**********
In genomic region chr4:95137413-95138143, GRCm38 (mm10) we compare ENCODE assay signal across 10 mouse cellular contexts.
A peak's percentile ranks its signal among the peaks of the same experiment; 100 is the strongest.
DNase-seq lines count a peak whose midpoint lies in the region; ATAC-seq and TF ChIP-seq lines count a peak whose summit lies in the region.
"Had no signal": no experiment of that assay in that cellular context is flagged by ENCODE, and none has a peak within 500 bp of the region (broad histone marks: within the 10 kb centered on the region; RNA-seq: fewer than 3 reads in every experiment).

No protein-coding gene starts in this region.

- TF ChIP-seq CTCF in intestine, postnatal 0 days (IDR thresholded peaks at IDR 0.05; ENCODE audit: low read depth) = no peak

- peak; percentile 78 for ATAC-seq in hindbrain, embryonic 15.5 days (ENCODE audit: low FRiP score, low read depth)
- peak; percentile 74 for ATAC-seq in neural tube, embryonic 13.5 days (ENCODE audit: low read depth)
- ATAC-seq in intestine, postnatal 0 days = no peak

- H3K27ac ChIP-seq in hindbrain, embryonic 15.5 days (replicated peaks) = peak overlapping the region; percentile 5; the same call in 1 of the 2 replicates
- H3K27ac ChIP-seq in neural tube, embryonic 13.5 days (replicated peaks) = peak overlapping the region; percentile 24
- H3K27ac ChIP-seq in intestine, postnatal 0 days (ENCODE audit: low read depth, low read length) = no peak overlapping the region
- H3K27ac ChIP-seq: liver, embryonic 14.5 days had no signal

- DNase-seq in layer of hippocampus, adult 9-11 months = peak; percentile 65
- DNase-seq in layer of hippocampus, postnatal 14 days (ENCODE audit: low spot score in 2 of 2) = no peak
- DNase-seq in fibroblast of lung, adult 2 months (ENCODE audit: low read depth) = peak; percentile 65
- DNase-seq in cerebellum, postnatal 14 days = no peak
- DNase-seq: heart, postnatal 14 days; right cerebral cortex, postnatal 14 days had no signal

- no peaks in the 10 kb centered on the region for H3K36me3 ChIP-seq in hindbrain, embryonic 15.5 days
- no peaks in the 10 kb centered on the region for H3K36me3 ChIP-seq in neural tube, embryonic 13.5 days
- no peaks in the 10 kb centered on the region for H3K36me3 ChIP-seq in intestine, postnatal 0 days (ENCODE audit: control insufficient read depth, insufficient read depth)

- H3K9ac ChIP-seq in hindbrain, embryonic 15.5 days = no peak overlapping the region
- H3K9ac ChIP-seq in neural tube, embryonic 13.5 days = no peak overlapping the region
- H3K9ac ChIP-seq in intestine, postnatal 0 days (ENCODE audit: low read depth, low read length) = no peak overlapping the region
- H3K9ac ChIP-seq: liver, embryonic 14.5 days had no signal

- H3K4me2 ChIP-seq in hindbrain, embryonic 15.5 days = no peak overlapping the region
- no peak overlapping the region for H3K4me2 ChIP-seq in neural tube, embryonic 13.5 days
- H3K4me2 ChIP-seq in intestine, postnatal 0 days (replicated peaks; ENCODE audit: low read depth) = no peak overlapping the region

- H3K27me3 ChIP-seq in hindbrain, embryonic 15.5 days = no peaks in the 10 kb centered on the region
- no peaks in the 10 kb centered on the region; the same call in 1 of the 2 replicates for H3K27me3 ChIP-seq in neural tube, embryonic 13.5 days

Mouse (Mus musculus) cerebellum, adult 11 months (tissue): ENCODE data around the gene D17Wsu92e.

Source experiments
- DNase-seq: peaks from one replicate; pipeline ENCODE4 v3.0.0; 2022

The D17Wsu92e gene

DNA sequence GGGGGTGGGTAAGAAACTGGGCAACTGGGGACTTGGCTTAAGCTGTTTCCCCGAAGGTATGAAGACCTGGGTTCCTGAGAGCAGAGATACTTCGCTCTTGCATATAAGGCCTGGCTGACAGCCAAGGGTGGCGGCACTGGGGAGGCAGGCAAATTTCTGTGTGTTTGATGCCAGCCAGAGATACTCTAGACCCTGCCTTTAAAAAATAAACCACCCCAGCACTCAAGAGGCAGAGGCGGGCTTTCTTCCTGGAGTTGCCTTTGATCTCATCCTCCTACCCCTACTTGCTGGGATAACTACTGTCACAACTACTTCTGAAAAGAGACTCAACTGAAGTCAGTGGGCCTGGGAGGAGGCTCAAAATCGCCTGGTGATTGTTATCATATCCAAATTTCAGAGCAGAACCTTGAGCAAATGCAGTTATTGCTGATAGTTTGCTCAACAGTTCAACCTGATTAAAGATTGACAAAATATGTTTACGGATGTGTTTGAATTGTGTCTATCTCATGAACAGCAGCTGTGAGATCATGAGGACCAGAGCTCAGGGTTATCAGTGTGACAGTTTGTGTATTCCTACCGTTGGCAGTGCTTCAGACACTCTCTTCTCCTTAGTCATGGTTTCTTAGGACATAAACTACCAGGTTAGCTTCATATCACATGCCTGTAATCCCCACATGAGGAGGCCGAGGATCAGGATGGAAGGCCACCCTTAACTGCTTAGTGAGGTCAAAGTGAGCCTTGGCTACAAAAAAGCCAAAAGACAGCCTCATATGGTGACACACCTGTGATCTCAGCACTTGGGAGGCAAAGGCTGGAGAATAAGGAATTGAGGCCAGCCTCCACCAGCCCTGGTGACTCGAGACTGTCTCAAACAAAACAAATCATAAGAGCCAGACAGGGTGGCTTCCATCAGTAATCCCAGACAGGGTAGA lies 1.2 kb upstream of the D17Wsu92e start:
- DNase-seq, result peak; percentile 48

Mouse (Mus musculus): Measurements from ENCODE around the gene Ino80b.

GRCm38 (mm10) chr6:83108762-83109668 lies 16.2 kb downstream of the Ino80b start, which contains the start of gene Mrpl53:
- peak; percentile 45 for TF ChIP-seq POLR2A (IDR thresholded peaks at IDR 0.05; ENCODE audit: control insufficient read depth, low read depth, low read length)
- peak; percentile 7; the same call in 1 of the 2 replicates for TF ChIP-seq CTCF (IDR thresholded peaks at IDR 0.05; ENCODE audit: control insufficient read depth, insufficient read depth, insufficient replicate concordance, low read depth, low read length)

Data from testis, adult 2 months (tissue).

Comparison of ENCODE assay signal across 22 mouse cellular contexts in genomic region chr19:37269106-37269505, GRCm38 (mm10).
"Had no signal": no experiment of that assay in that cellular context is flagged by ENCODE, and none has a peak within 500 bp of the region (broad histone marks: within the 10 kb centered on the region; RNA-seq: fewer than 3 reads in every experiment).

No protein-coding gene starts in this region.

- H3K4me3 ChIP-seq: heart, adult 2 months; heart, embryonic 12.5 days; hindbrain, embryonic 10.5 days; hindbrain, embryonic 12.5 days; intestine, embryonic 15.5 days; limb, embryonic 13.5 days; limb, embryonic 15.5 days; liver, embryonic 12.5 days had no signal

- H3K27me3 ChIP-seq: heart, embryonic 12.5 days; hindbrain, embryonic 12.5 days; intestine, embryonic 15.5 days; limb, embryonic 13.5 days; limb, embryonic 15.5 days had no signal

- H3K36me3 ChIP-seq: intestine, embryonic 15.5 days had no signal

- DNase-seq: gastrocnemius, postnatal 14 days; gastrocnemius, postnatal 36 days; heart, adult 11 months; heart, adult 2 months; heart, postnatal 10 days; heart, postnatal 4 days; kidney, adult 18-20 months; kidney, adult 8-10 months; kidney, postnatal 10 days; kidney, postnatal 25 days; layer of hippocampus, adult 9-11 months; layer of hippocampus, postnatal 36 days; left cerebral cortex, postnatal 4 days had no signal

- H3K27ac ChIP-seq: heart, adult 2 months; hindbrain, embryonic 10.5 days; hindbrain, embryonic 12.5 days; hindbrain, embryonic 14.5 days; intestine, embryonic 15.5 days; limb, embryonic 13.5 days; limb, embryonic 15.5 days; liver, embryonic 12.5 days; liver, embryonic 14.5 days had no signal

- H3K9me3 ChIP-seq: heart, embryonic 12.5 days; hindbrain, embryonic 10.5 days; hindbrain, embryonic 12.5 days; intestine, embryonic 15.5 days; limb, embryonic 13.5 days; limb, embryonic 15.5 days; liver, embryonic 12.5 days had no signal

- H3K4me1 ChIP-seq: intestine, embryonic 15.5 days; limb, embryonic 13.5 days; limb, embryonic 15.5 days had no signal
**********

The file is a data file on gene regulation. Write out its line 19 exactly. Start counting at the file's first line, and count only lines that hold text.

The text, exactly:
- no peaks in the 10 kb centered on the region for H3K36me3 ChIP-seq in hindbrain, embryonic 15.5 days